A novel function for human factor C1 (HCF-1), a host protein required for herpes simplex virus infection, in pre-mRNA splicing

Paul Ajuh, Janet Chusainow, Ursula Ryder, Angus I. Lamond

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19 Citations (Scopus)


Human factor C1 (HCF-1) is needed for the expression of herpes simplex virus 1 (HSV-1) immediate-early genes in infected mammalian cells. Here, we provide evidence that HCF-1 is required for spliceosome assembly and splicing in mammalian nuclear extracts. HCF-1 interacts with complexes containing splicing snRNPs in uninfected mammalian cells and is a stable component of the spliceosome complex. We show that a missense mutation in HCF-1 in the BHK21 hamster cell line tsBN67, at the non-permissive temperature, inhibits the protein's interaction with U1 and U5 splicing snRNPs, causes inefficient spliceosome assembly and inhibits splicing. Transient expression of wild-type HCF-1 in tsBN67 cells restores splicing at the non-permissive temperature. The inhibition of splicing in tsBN67 cells correlates with the temperature-sensitive cell cycle arrest phenotype, suggesting that HCF-1-dependent splicing events may be required for cell cycle progression.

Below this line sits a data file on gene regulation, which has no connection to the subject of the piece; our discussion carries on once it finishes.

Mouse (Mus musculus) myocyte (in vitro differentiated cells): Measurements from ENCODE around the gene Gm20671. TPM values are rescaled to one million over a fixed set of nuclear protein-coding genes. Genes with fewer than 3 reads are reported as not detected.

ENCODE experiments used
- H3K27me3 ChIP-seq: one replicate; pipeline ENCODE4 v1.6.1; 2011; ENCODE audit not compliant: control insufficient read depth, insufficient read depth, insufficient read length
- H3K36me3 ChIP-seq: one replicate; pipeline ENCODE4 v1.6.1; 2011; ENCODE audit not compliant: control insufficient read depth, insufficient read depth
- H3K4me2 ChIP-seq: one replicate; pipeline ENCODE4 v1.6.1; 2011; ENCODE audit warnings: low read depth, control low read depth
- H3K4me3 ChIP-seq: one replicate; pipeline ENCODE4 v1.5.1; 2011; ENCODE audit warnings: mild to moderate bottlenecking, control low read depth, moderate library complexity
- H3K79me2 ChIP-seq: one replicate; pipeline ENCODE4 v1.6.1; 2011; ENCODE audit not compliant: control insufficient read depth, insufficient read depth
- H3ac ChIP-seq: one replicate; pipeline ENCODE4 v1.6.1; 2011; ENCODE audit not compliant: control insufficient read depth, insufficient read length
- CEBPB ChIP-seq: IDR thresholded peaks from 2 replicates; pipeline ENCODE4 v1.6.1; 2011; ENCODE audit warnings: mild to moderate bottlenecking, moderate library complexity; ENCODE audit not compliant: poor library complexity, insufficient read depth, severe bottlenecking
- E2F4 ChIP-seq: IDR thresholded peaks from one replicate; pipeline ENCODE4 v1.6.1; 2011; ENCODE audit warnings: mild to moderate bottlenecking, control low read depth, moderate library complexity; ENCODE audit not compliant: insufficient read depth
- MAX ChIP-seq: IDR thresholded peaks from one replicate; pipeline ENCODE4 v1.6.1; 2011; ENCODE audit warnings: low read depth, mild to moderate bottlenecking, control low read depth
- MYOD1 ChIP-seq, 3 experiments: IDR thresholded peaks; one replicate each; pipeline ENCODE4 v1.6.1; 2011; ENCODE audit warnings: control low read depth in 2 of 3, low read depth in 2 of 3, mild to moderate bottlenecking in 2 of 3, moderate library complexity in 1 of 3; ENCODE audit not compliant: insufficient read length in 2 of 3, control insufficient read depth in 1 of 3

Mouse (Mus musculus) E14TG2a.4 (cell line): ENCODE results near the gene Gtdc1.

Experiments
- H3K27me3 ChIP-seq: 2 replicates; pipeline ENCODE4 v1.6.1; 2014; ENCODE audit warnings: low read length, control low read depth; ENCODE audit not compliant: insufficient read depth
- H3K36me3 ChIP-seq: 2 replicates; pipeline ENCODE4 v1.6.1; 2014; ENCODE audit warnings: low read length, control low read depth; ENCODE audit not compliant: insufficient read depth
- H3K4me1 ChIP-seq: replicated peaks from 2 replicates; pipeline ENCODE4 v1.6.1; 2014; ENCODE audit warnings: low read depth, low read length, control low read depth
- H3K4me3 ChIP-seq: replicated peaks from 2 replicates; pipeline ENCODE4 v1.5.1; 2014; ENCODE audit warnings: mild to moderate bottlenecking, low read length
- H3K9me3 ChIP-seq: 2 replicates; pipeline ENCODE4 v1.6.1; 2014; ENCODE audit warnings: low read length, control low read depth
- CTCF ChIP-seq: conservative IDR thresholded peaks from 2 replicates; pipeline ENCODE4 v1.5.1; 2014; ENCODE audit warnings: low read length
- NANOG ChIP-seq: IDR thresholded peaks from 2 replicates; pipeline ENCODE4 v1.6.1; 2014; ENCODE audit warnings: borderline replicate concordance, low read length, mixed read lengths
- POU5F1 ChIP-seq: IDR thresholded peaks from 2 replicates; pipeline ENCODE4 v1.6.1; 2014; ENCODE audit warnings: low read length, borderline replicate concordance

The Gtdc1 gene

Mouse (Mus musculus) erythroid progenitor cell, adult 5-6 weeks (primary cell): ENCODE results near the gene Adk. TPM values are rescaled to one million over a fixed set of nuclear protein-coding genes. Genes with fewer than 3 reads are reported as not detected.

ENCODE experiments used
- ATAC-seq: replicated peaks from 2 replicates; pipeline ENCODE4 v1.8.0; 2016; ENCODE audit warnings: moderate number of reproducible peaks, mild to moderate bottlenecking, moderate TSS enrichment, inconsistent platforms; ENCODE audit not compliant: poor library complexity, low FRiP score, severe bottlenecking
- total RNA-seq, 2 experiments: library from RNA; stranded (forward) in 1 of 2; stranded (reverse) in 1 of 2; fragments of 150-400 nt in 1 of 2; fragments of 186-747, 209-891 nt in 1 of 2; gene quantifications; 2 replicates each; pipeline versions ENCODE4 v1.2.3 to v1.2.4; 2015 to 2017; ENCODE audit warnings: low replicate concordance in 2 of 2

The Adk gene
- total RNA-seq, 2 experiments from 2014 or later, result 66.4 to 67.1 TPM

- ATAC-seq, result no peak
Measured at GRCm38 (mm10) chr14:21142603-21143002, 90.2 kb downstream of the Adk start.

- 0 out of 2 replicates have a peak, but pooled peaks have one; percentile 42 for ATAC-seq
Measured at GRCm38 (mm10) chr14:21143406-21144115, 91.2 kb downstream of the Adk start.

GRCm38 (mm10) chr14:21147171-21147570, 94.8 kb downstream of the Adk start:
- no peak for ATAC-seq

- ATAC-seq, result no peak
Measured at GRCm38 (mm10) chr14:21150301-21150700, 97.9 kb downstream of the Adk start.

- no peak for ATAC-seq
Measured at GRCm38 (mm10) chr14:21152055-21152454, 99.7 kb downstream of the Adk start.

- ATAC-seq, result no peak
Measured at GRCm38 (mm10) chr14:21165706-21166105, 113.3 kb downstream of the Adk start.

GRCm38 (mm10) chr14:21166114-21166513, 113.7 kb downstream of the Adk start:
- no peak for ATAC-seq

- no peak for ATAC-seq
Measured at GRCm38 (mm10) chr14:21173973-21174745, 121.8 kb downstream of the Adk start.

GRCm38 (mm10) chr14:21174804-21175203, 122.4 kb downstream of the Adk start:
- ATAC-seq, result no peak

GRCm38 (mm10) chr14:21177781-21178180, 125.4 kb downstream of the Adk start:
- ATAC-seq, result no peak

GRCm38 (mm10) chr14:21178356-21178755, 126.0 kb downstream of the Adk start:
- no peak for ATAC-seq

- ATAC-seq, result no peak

Original languageEnglish
Pages (from-to)6590-6602
Number of pages13
JournalEMBO Journal
Issue number23
Publication statusPublished - 1 Dec 2002



  • Factor C1
  • HCF-1
  • HSV
  • Pre-mRNA splicing
  • Spliceosome

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